If "respect" for previous historians means "deference," Stanton is right – I do not defer to other historians if I think they're wrong. I did not want my book to be an interminable "engagement with the historiography" but a fresh look at Jefferson as a slave master, with new information others have missed or ignored.

Henry Wiencek


As those of us who've even casually studied Jefferson over the years know, he lived a long time, held contradictory views at different times in his life, and said contradictory things. For Mr. Wiencek to cherry pick the negative pieces of his life and give us Jefferson as a wholly greedy, evil monster is simply ridiculous. The same could be done to most historical figures. It's fine to give us our founders "warts and all", but to focus on the warts to the exclusion of all else is the work of a person with an agenda, not that of an historian.

Mr. Wiencek, all I personally need to know about your credibility was encapsulated in your query - before even greeting anyone at the book launch held at the Jefferson Library - as to whether C-SPAN was there yet. I hope you're enjoying your 15 minutes of fame.

Jefferson proposed that women who commited sodomy should have their noses cut open.

Skeptic, you are partly right. As soon as I arrived I greeted the host, then I asked her if the CSpan people were there -- I wanted to find out if they needed to pin a mike on my jacket and check the sound, and the host sent me to meet the technician. This is standard procedure for any talk that will be recorded or broadcast. Turned out they were just using the podium mike and didn't need to wire me up. I wanted to get that out of the way so I could go off to a quiet room and review my notes, and I didn't want the crew to have to go looking for me. Over the years I've done this many times--60 Minutes II, the old Charles Kuralt Sunday morning show on CBS, &c, &c. I just did it again the other day in Kansas City. I can tell you, it's not fun to sit in front of a television camera. But that's the price of fame. By the way, the Jefferson Library talk will be on BookTV this Sunday at 7:45 PM. Tune in and see how you look.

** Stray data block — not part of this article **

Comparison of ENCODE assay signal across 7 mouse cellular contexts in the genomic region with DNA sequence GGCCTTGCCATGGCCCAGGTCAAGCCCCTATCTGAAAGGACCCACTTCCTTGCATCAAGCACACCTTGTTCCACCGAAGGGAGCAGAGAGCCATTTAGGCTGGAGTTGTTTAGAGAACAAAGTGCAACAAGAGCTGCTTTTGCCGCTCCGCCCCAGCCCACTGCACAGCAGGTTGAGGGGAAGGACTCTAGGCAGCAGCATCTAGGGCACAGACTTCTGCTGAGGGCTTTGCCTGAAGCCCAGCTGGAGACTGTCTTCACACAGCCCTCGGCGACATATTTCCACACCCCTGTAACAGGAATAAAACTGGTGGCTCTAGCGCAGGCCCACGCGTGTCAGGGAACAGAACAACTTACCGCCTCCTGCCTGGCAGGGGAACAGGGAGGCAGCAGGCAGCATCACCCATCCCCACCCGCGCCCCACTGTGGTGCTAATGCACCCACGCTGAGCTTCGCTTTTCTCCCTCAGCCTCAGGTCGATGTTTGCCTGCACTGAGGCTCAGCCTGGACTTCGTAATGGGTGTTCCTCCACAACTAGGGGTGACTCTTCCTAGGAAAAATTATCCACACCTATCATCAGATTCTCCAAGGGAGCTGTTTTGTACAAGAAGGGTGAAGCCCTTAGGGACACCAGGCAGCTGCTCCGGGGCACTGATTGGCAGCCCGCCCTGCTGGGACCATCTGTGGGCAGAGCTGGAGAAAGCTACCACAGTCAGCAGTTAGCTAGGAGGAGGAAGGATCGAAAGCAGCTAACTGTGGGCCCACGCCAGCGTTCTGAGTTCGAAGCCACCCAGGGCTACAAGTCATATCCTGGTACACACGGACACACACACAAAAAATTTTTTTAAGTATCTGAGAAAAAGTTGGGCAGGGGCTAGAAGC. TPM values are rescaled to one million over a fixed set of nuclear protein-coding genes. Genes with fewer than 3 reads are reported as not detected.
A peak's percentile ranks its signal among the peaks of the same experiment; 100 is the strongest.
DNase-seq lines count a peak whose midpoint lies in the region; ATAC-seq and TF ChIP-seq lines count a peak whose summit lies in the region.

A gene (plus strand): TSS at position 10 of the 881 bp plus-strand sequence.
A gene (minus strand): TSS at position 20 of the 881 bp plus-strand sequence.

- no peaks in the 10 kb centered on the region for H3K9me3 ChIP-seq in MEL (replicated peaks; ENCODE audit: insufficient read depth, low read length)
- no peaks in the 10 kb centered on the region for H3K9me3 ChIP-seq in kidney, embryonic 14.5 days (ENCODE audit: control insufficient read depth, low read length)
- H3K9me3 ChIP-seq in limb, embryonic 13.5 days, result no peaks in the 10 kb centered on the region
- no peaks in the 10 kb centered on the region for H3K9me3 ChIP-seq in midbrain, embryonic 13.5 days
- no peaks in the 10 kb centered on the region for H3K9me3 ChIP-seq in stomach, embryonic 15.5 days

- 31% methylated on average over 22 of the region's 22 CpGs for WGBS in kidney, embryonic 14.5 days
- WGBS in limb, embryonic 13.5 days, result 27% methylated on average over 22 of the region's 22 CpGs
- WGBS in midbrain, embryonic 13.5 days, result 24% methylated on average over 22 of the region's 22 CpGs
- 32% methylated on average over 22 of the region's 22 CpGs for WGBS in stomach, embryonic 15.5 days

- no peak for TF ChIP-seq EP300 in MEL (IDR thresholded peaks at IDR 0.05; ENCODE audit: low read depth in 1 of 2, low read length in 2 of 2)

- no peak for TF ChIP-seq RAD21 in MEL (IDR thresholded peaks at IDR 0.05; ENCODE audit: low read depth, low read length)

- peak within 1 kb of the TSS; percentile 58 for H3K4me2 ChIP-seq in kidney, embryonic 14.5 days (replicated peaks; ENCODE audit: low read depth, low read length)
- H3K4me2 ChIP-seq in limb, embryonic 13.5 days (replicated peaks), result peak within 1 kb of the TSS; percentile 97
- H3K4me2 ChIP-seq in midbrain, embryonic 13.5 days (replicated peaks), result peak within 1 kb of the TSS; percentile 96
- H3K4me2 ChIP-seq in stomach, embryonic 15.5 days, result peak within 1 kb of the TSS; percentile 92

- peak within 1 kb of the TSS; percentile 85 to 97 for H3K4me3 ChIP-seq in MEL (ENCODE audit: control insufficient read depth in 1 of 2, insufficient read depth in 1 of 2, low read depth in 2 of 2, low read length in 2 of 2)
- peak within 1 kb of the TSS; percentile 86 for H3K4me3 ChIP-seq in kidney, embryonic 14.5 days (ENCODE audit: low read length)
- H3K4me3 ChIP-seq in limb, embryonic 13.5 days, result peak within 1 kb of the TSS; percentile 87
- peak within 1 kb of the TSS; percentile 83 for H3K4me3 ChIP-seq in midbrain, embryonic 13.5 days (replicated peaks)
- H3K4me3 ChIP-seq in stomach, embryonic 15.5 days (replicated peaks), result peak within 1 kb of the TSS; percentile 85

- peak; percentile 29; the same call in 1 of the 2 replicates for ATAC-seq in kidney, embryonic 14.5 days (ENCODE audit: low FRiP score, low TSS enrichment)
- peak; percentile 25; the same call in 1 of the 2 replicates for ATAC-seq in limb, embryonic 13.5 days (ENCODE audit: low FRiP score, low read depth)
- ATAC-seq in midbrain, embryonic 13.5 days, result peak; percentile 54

Wiencek should be offered an endowed chair in history at UVA and then he should be given a Jefferson Medal for his contribution to the University of Virginia and our nation's understanding of US history. The time has come for U.Va., the Charlottesville-Albemarle communities, and our nation, to confront the unfortunate intellectual and moral legacy of UVA's founder. Justice is demanded for the generations of victims that suffered from Jefferson's artful hypocrisy. Human rights apply to all of humanity, if this is truly our belief then we have to admit once and for all that Jefferson's actions and doublespeak condemned many millions of our fellow human beings to live and die never able to enjoy their God-given rights.

@Carrboro, Historians have written many books on select aspects of Jefferson's life - Jefferson the gardener, president, statesman, and Jefferson and Sally Hemings . This is normal given the long life and legacy of this man of many accomplishments.